nep-dem New Economics Papers
on Demographic Economics
Issue of 2015‒04‒25
four papers chosen by
Michele Battisti
ifo Institut

  1. Child care subsidies with endogenous education and fertility By Reijnders, Laurie S.M.
  2. Cultural Diversity and Cultural Distance as Choice Determinants of Migration Destination By Zhiling Wang; Thomas de Graaff; Peter Nijkamp
  3. Social Relations, Incentives, and Gender in the Workplace By Okemena Onemu
  4. Education, Health and Subjective Wellbeing in Europe By Leonardo Becchetti; Pierluigi Conzo; Fabio Pisani

  1. By: Reijnders, Laurie S.M. (Groningen University)
    Abstract: What are the effects of child care subsidies on education, fertility and the sectoral allocation of the labour force? In a general equilibrium setting the availability of affordable professional child care will have an impact on the relative supplies of educated and uneducated workers and the cross-sectional fertility pattern. In absence of taxes and subsidies the optimal choice of financial assets early in life (taking marriage market conditions into account) is such that individuals who decide to attend college save relatively little. As a consequence, a couple with an uneducated wife and an educated husband has the most children, while parents who are both educated have the least. Introducing an ad valorem subsidy on child care financed by a proportional tax on income leads to an increase in fertility for all households. As more uneducated workers are employed in the service sector the college wage premium goes down and college graduation rates drop. This latter consequence is even more pronounced if the tax system is progressive. If the aim of the subsidy is to stimulate fertility, then this can be more effectively done by providing a specific subsidy per child. However, this reduces the supply of labour, especially by uneducated married women.
    Date: 2014
  2. By: Zhiling Wang; Thomas de Graaff; Peter Nijkamp (VU University Amsterdam)
    Abstract: This study analyses the impact of cultural composition on regional attractiveness from the perspective of migrant sorting behaviour. We use an attitudinal survey to quantify cultural distances between natives and immigrants in the area concerned, and estimate the migrants’ varying preferences for both cultural diversity and cultural distance. To account for regional unobserved heterogeneity, our econometric analysis employs artificial instrumental variables, as developed by Bayer et al. (2004). The main conclusions are twofold. On the one hand, cultural diversity increases regional attractiveness. On the other hand, average cultural distance greatly weakens regional attractiveness, even when the presence of network effect is controlled for.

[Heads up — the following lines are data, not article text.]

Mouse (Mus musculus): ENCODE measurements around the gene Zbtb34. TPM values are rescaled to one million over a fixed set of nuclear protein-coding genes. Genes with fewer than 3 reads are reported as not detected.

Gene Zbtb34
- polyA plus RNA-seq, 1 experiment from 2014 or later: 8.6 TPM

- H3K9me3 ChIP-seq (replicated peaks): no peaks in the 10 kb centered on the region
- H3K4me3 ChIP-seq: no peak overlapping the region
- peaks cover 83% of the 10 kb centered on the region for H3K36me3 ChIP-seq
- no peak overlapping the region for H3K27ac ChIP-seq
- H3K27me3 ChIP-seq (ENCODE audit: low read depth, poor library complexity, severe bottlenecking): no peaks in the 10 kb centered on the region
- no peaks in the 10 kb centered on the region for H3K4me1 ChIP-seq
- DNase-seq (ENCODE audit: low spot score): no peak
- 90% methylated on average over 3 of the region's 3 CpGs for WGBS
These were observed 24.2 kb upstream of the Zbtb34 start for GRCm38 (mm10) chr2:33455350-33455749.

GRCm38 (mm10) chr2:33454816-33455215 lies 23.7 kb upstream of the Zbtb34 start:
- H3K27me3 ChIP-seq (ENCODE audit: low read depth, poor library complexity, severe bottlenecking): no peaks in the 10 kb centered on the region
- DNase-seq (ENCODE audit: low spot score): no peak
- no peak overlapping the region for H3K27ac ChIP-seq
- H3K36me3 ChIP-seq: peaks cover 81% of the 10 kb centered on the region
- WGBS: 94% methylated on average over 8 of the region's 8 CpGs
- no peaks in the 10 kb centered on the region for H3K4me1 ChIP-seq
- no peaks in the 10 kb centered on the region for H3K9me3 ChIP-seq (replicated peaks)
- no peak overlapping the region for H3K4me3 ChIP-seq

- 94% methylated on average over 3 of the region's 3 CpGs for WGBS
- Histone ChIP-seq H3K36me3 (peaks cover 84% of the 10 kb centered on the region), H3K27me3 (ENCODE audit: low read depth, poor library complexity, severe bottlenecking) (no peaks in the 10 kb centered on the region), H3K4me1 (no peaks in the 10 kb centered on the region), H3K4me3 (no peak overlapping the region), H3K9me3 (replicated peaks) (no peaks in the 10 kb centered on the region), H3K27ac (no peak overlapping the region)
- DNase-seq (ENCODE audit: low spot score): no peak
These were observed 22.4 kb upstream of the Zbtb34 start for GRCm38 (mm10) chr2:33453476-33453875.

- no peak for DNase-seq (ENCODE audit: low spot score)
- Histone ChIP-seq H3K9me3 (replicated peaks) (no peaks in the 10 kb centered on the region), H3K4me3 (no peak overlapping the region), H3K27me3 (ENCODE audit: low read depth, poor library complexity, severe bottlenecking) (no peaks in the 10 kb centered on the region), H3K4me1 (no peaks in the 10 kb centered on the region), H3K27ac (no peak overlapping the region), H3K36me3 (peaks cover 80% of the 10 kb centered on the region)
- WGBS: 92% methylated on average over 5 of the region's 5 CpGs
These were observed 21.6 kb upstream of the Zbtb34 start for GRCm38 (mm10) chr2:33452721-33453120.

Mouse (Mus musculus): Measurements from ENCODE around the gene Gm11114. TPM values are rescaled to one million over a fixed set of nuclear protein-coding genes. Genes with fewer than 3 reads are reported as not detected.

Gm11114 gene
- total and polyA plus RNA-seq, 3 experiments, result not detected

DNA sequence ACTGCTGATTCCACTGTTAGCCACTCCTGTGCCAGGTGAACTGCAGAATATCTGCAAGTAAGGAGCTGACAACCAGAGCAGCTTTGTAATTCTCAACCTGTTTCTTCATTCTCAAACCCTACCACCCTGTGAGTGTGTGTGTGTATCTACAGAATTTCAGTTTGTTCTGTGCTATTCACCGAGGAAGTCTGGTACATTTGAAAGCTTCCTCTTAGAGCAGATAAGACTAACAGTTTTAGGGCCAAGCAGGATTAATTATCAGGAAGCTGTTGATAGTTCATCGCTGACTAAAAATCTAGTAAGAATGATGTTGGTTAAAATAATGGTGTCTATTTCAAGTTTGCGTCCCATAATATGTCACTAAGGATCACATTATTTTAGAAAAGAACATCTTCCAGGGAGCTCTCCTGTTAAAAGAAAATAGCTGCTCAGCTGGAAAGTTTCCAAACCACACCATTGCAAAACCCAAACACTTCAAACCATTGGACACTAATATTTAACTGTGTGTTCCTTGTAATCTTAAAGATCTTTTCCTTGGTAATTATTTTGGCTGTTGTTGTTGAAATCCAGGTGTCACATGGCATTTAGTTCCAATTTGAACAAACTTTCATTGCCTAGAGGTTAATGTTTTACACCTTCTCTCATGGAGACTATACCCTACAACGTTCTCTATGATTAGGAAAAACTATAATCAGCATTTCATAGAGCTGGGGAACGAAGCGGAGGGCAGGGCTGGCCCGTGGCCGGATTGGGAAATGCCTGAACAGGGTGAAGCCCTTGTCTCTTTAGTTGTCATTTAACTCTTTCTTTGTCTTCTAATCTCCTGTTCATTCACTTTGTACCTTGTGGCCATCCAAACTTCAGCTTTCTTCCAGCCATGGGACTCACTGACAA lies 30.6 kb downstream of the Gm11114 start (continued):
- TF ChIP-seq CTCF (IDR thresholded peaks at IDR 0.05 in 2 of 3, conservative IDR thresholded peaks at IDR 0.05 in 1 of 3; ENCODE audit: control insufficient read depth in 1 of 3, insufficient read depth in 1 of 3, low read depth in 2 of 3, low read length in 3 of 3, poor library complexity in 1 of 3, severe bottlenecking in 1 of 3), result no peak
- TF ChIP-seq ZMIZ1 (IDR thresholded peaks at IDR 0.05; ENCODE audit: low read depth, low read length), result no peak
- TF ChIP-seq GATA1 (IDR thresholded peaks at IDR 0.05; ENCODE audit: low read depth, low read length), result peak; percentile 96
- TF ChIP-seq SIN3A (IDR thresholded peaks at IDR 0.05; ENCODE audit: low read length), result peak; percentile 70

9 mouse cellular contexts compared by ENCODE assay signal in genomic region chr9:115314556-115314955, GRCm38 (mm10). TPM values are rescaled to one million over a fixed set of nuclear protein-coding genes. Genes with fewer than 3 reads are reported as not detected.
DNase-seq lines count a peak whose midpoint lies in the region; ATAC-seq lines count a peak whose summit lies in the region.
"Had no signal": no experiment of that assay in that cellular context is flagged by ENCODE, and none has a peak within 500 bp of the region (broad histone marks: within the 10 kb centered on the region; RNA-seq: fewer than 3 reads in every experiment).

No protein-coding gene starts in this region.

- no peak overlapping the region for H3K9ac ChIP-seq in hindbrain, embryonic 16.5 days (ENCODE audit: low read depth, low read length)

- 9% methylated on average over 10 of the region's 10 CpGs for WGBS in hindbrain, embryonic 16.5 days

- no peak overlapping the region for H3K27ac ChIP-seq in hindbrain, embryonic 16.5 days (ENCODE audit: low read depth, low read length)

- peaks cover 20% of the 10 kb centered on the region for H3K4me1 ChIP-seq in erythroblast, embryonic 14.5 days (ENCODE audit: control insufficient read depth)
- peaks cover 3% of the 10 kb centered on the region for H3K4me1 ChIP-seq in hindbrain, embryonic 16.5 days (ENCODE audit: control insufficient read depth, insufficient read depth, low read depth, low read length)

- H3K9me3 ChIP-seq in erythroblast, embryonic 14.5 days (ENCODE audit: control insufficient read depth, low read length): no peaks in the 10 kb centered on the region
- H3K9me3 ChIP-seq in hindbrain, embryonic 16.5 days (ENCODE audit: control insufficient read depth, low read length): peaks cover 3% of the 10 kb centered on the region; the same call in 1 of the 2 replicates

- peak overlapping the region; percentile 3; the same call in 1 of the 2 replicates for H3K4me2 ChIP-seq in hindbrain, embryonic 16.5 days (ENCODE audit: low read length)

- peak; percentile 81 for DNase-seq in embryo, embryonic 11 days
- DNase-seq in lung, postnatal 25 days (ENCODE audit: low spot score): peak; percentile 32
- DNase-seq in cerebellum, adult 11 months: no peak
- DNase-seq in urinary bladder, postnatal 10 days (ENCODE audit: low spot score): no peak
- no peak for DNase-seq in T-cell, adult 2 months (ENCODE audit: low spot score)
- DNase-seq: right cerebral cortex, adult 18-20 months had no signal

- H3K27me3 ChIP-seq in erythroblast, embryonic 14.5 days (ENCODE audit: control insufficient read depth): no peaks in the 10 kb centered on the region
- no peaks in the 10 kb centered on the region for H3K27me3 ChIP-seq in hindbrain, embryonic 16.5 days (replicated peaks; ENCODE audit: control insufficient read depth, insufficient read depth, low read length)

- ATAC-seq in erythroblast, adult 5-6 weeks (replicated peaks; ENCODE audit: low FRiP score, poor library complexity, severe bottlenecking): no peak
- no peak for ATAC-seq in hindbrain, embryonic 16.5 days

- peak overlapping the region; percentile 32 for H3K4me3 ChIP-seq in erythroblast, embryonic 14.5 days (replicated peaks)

Keywords: migration, cultural diversity, cultural distance, destination choice, sorting
    JEL: R2 Z1
    Date: 2014–06–02
  3. By: Okemena Onemu (Erasmus University Rotterdam)
    Abstract: Gender differences in preferences regarding social relationships and competitive environments are well documented in psychology and economics. Research also shows that social relationships and competition among co-workers are affected by the incentive schemes workers are exposed to. We combine these two stylized facts and hypothesize that men and women differ in how they rate their co-worker relationships when they work under individual incentives, group incentives, or a combination of the two. This hypothesis is explored using survey data on 14,743 highly educated employees from 78 different organizations in the Netherlands. We find correlational evidence that, in the absence of individual incentives, group incentives improve co-worker relationships for women, but deteriorate co-worker relationships for men.
    Keywords: Incentives, gender differences, interpersonal relations, social interaction
    JEL: J3 M52
    Date: 2014–01–13
  4. By: Leonardo Becchetti (DEDI & CEIS, University of Rome "Tor Vergata"); Pierluigi Conzo (Dept. of Economics and Statistics, University of Turin); Fabio Pisani (Faculty of Economics, University of Rome "Tor Vergata")
    Abstract: The productive and allocative theories predict that education has positive impact on health: the more educated adopt healthier life styles and use more efficiently health inputs and this explains why they live longer. We find partial support for these theories with an econometric analysis on a large sample of Europeans aged above 50 documenting a significant and positive correlation among education years, life styles, health outputs and functionalities. We however find confirmation for an anomaly already observed in the US, namely the more educated are more likely to contract cancer. Our results are robust when controlling for endogeneity and reverse causality in IV estimates with instrumental variables related to quarter of birth and neighbours’ cultural norms
    Keywords: health satisfaction, education, life satisfaction, public health costs
    JEL: I21 I12 I31
    Date: 2015–04–17

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